By Ben DeClue, City of Lebanon, MO, LinkedIn and Twitter
One of the most misunderstood tools in public communications today is source anonimity. Too often, sources decline to be identified, no matter how mundane, trivial, or freely available the information being revealed. Some journalists aid and abet this bad behavior, allowing the words “off the record” or “for background only” to magically transform even the lowliest public servant into a “source familiar with,” “administration official,” or “person close to the situation” to convey non-controversial and publicly available information. Worse still, some people think that off the record means their comments are privileged like attorney-client or doctor-patient and won’t appear in the news at all, serving only as a talking point or guide-post for a reporter.
Obviously the above paragraph is my soapbox, but the reality is that the glamorized nature of becoming a source has obscured legitimate uses of these private conversations. When used properly, the conversations are valuable for relationship building and information sharing with your local media (as opposed to smoking Chesterfield cigarettes in a dimly lit garage while exchanging cryptic clues to some befuddled scribe.
To help get the low-down on how the relationship between journalist and public servant should work, I introduce you to S1 and S2. Both are former journalists who left the dimly lit, cigar smoke filled world of pulp and ink for the glitz, glamour, and bright lights of local government service.
Off the Record with S1 and S2
Me: When should you go “off the record?” How do you properly go off the record? Is a difference between off the record and going on background?
S1: I view “off the record” as situation when I want to help a reporter but I am hamstrung because of my position. The more I think about it, the more rare I think it will be for me. There just ain’t a lot of skeletons in closets around here! What’s more likely is that I’ll use it as a “teaser” to keep a reporter interested while a final release is being prepared, like a budget proposal or a new bike-share program. Just keep ’em dangling on the line for a few hours or days.
In most cases, I would only go “off the record” if there was a realistic possibility that I’d be able to go back on the record. Like “I’m giving you a sneak peak at this bit of info, but I’ll have more to say once it’s approved next month.”
Me: Should you ever go off the record for routine public information though? It sounds like you’re using it to help a reporter begin formulating a story, which does make sense, but a lot of people seem obsessed with becoming the “source close to” or unattributed statement of a basic factual nature these days…
Me: So for you its a tool to build a relationship and offer guidance to your local press out with information they’ll be receiving formally, as opposed to going “deep throat” about a dispute between a department head and a manager over a backhoe purchase.
S1: Yep. But never say never! 🙂
Me: S2, what about you? What do you have to share?
S1: I don’t think you should ever go off the record. There is no certainty that the reporter will honor it when push comes to shove. I think it is abused on the source side as people think they can drop anonymous sources and reporters will print them, but there is a lot of leg work that needs to go into verifying what has been said (whether on the record or not).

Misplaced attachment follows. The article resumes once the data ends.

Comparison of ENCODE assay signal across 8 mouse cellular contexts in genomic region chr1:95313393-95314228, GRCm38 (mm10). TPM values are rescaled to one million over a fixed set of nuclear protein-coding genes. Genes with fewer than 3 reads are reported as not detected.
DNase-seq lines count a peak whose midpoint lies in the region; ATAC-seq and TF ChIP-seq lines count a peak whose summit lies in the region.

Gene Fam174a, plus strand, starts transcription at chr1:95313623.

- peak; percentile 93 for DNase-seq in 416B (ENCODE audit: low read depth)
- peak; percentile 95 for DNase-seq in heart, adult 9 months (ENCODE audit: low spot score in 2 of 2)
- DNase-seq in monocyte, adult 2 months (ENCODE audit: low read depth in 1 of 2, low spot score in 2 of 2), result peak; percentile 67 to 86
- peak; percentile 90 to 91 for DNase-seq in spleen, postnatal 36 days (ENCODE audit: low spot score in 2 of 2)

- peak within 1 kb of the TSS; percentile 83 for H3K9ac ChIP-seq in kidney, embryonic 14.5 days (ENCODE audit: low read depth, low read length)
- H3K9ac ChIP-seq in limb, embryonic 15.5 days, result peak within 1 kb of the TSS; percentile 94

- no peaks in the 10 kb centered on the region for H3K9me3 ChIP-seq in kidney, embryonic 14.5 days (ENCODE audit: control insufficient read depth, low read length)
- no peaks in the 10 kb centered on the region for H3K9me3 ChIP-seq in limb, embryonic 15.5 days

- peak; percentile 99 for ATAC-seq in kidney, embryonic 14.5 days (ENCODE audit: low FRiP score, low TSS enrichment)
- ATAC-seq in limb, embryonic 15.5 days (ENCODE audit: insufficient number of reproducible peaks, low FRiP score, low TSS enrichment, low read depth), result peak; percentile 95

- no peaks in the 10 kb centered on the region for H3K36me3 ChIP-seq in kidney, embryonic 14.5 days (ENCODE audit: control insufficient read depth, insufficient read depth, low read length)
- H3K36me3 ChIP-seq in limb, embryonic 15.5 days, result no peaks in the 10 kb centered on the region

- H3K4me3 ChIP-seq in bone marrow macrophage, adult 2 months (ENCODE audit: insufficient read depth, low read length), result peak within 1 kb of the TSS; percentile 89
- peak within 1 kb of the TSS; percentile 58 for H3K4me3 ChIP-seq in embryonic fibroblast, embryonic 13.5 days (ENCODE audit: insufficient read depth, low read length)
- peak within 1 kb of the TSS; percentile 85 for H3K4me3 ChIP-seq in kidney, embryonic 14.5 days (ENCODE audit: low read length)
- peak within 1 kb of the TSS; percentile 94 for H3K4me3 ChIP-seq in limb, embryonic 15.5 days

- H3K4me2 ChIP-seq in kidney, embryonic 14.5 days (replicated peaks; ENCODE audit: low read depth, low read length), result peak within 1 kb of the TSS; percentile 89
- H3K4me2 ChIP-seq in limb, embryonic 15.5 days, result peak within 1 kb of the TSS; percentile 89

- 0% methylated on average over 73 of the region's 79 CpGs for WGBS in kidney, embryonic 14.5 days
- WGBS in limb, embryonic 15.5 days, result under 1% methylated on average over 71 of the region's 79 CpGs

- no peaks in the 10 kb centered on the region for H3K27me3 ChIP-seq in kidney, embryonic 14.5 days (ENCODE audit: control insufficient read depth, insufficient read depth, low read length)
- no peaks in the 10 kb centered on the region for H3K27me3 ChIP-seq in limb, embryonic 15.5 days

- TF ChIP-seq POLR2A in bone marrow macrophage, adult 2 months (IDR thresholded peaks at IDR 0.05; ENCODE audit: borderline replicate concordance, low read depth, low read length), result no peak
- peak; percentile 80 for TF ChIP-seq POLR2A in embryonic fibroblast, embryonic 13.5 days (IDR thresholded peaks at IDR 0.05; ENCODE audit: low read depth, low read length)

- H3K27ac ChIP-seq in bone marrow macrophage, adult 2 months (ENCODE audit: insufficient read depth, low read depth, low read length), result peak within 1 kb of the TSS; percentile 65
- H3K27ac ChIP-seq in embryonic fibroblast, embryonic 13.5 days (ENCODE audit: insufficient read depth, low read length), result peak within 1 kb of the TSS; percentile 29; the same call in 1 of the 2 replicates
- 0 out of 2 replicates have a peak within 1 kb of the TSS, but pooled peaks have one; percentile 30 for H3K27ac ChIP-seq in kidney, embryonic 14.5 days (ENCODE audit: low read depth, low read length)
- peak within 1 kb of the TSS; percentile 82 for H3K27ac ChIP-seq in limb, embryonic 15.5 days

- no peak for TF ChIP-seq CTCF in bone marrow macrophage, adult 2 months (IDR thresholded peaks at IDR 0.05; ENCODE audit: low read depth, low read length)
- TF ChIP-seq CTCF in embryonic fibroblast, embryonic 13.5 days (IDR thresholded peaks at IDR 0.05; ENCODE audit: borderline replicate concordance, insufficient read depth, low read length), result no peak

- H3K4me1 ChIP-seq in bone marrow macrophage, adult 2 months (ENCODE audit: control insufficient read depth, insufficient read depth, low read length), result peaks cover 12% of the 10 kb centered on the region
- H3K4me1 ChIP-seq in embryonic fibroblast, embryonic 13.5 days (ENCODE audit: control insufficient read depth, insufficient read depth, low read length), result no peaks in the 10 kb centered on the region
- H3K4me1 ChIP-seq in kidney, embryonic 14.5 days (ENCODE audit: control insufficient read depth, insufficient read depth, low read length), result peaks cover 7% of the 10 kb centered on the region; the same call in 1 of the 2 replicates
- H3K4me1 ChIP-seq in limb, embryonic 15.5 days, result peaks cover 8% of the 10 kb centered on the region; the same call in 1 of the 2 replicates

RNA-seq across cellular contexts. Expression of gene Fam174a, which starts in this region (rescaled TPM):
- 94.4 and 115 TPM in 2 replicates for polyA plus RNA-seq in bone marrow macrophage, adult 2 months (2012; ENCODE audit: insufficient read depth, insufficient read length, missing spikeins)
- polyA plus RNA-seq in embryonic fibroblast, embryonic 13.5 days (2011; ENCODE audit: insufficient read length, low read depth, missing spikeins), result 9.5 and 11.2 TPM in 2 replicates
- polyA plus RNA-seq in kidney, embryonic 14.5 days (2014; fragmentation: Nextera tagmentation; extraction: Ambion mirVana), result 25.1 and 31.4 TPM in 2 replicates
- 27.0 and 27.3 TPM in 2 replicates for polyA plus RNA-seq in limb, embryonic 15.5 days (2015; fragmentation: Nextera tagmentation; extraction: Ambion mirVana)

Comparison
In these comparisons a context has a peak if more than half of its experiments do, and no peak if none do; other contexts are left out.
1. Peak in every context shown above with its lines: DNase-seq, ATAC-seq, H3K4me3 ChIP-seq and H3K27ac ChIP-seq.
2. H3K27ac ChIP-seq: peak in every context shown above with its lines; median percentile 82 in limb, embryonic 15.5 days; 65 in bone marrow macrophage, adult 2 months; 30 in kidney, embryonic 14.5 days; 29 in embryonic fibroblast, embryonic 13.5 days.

There is a huge difference between off the record and background. [emphasis mine] This past week I worked with a reporter as a background source. Long story short: [a big project] is coming to [redacted]. However, it’s too early to make an official announcements since there is work to be done. The first step was the Fire District approving a contract with [big company] to build a service shed on their property. I knew that reporters didn’t cover their meetings so I called a reporter I had a working relationship with and let him know what was going on. I told him I’d prefer our conversation to be background only – knowing that I might still be quoted – and I never made any demands. My goal was to get the news to the community as [big company] was not going to be making an announcement until it was ready to sign up new subscribers and the City was not going to announce anything since we were not involved in the early set-up. The key, I think, was that I asked but did not demand anything. A reporter can always say no and then you need to devise a back up plan. Of course, a reporter could also say yes to get you to talk, but not honor it.
There you have it. Clearly a role for off the record conversations exists in the local government communications toolkit; the key is knowing how and when to use the tools withouth abusing the public’s trust. As with most situations, the application of common sense and keeping transparency and open communications in the forefront of your actions serves as a pretty good guide. Getting a chuckle out of the knowledge of seeing your words, but not your name, might be intriguing the first time it happens, but repeated secrecy, especially when anonymity is not called for, is damaging to the public trust. When in doubt, remain above board and get in touch with someone you trust for advice. If you don’t believe me, believe my two anonymous sources!
Hey everybody, let’s listen to this jackass who won’t go on the record! https://t.co/V37dTOHGYl
— daveweigel (@daveweigel) June 20, 2016
“Remember, dear readers, you heard it here first, off the record, on the Q.T. and very Hush-Hush.”
-Sid Hudgens, LA Confidential